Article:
Quick way of finding the eigenvalues and eigenvectors of the matrix $A=\operatorname{tridiag}_n(-1,\alpha,-1)$

Matrix $A=\operatorname{tridiag}_n(-1,\alpha,-1)$ has the eigenvalue:

$\lambda_i=\alpha-2\cos(i\theta),$ $i=1,\dots,n$

and the corresponding eigenvectors are:


I found a very complicated method that can be briefly described as follows.

  1. Assume $f_n$ is the determinant of the $n\times n$ matrix $A$.
  2. Prove $f_n=|A-\lambda I|=(\alpha -\lambda)f_{n-1}-f_{n-2}$ with $f_0=1, f_1 = \alpha-\lambda$.
  3. Find the solution of this difference equation and then use Vieta’s formula and Euler formula to obtain the final solutions of eigenvalues.

With all these brute force computations, we still have to continue another huge computation for eigenvectors.

So, I am wondering if there is a neat and and clean way to solve this problem rather than messy computation as above. Thanks for any suggestion.

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I assume $\theta = \frac{\pi }{{n + 1}}$, otherwise the expression you gave for the eigenvalues would be wrong.

To the best of my knowledge, the process you described is the “standard” way to compute the eigenvalues of $A$.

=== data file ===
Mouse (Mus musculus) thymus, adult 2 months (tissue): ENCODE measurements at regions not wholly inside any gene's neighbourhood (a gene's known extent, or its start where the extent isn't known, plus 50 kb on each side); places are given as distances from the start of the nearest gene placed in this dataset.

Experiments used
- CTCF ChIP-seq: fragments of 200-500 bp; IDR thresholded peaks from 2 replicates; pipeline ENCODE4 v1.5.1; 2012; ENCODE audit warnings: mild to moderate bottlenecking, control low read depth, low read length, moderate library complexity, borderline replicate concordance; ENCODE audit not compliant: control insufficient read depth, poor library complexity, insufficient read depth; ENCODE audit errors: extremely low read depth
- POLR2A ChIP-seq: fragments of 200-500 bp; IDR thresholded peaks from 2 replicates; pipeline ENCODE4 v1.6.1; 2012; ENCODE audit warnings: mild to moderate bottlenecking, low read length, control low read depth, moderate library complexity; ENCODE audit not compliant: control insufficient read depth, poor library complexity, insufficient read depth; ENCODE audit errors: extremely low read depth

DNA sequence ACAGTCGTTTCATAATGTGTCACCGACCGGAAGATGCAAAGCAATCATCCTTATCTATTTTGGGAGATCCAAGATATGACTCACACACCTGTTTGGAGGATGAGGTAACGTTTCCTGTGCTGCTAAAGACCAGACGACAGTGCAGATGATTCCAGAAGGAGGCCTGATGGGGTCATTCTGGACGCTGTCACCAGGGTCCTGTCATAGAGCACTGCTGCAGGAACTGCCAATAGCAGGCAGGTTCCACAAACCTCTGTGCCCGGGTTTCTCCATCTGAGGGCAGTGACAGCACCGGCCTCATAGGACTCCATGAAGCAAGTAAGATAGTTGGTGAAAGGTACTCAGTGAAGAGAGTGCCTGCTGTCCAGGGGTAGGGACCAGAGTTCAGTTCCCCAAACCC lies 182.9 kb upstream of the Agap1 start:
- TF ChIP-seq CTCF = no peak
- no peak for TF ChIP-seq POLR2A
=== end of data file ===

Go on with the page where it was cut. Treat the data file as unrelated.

Now, as $A$ has $n$ distinct eigenvalues, we know it has $n$ linearly independent eigenvectors. Remember that the components of $v$, $v_k$, in $(A-\lambda I)v=0$, for a pair $(\lambda,v)$ satisfy the following second order linear difference equation:
$$\tag{1} – {v_{k – 1}} + \left( {2 – \lambda } \right){v_k} – {v_{k + 1}} = 0,k = 1, \ldots ,n$$
with $v_0=v_{n+1}=0$.

The general solution of $(1)$, that you should have found while determining the eigenvalues is:
$$\tag{2} {v_k} = {c_1}({e^{i\pi j/\left( {n + 1} \right)}})^k + {c_2}({e^{ – i\pi j/\left( {n + 1} \right)}})^k$$
and the fact that $v_0=v_{n+1}=0$ leads us to conclude that $c_2=-c_1$.
$${v_k} = {c_1}\left( {{e^{i\pi jk/\left( {n + 1} \right)}} – {e^{ – i\pi jk/\left( {n + 1} \right)}}} \right) = 2i{c_1}\frac{{{e^{i\pi jk/\left( {n + 1} \right)}} – {e^{ – i\pi jk/\left( {n + 1} \right)}}}}{{2i}} = 2i{c_1}\sin \left( {\frac{{jk\pi }}{{n + 1}}} \right).$$
Now, if we take $c_1=\frac{1}{2i}$, we get the following eigenvector, $v^j$, associated with the eigenvalue $\lambda_j$:
$${v^j} = \left[ {\begin{array}{*{20}{c}}{\sin \left( {\frac{{1j\pi }}{{n + 1}}} \right)}\\{\sin \left( {\frac{{2j\pi }}{{n + 1}}} \right)}\\ \vdots \\{\sin \left( {\frac{{nj\pi }}{{n + 1}}} \right)}\end{array}} \right].$$

So, as you see, it was rather easy to find the eigenvectors of $A$. The bulk of the work is computing the eigenvalues.